Australia’s future prosperity is at risk if it fails to maximise opportunities presented by the business events industry, according to the Association of Australian Convention Bureaux (AACB).
The AACB is calling on the importance of business events to the Australian economy and the role they play in international diplomacy to be formally recognised within Australia’s Foreign Policy.
The move follows a decline in Australia’s share of the international association’s meetings market to 2 per cent, ranked behind 14 other countries, while the global market has increased by 5 per cent.
CEO of the AACB Andrew Hiebl said: “Australia’s future prosperity is at risk if we fail to maximise opportunities presented by the business events industry. As such, we need further government stimulation if Australia is to reach its full potential.
“Governments around the world are investing in and supporting the business events sector because such events are platforms for attracting trade, foreign investment and global talent. Beyond the obvious economic contribution to our tourism industry, business events play an important role in connecting global industry leaders which accelerates innovation through the exchange of information and ideas.”
In a presentation to the Department of Foreign Affairs and Trade, the AACB made the following recommendations as part of the submissions process on Australia’s Foreign Policy White Paper:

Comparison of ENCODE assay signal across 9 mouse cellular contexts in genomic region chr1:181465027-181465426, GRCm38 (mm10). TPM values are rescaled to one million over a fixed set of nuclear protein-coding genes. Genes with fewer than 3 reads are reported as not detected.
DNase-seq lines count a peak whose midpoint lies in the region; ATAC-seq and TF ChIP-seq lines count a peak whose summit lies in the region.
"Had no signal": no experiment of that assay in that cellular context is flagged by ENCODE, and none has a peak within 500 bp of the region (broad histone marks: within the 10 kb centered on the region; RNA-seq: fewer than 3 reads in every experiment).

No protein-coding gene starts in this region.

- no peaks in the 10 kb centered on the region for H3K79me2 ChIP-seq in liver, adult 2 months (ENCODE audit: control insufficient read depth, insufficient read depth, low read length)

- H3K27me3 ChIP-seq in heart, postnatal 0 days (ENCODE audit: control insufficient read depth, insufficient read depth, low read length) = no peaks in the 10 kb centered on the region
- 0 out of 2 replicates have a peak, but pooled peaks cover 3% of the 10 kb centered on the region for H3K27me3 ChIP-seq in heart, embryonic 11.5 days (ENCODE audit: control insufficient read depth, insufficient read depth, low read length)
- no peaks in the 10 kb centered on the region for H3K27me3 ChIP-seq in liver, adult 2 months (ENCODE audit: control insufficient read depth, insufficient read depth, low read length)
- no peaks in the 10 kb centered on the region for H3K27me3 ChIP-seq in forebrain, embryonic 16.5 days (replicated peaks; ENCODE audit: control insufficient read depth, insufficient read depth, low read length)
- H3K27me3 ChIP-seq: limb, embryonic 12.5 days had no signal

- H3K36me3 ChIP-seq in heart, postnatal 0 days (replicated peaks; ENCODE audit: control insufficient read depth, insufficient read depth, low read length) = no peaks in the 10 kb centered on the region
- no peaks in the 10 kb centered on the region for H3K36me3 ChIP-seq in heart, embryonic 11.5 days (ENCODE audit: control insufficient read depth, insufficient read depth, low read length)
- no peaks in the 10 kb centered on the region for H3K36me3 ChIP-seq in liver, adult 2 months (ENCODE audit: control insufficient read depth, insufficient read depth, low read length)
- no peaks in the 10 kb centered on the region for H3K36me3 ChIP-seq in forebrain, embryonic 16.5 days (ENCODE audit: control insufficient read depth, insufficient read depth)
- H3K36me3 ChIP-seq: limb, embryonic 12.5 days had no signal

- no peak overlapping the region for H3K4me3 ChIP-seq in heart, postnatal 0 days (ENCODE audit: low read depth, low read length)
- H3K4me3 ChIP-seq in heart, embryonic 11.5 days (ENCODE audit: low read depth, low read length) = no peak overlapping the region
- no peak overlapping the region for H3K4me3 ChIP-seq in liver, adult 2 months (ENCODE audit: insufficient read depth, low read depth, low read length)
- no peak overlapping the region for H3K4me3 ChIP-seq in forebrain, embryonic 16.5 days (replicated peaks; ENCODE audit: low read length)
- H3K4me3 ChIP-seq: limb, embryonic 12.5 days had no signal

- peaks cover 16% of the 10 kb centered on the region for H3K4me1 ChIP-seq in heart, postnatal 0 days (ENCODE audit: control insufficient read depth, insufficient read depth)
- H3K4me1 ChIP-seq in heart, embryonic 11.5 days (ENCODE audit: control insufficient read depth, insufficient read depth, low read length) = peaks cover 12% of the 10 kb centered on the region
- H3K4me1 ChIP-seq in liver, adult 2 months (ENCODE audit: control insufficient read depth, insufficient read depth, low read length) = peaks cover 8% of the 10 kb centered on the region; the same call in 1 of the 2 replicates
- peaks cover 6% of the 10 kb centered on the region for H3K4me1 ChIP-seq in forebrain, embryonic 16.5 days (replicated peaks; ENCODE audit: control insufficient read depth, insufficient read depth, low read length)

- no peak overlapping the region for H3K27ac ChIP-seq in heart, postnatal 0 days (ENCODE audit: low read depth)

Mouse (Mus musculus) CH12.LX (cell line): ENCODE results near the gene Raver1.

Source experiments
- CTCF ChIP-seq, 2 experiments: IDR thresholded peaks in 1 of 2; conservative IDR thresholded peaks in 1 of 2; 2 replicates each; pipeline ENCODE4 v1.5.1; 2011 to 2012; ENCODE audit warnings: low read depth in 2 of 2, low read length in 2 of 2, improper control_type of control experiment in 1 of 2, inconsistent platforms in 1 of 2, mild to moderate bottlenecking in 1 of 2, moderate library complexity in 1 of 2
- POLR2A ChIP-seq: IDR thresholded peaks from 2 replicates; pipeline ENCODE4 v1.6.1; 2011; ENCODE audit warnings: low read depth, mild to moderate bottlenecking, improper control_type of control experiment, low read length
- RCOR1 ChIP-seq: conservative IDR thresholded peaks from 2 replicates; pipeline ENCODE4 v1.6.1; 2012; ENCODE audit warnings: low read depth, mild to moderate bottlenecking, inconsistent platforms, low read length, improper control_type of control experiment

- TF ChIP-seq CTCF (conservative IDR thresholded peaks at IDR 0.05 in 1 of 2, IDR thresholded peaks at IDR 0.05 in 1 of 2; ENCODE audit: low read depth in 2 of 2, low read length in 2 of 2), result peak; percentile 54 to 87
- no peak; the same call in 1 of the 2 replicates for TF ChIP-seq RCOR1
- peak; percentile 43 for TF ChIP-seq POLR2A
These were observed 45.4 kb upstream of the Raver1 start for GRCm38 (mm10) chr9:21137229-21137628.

*Invest in a national convention bid fund of up to $10 million per year to increase Australia’s competitiveness in attracting conventions and exhibitions of national significance.
*Grant attendees of major business events access to the fee-free online Electronic Travel Authority visa scheme to ensure Australia is positioned to take advantage of opportunities in the global economy.
*Establish a travel bursary to bring academics, scientists and business leaders from the Indo-Pacific to international conventions held in Australia in support of a more prosperous, peaceful and stable region.
*Fund a dedicated business and innovation marketing campaign to change perceptions of Australia as a knowledge economy and advance its economic, science and innovation interests.
*Set policies that will attract international organisation and intergovernmental agency headquarters to Australia, resulting in their conventions being hosted in country and growing Australia’s regional and international influence.
“Business events are a crucial part of the Australian Government’s foreign policy strategy. The business events segment of the tourism industry can help build on the Government’s economic diplomacy agenda with the assistance of these targeted policy measures,” Hiebl said.
“Looking forward, the opportunity in the international business events market is a significant one. One that Australia is well placed to capitalise on given our world-class convention centres, attractive tourism assets and proximity to fast-growing Asia.”
According to the Business Events Council of Australia, more than 38 million people attended more than 429,500 business events across Australia in 2015/16, generating $30.2 billion in direct expenditure and 193,500 jobs.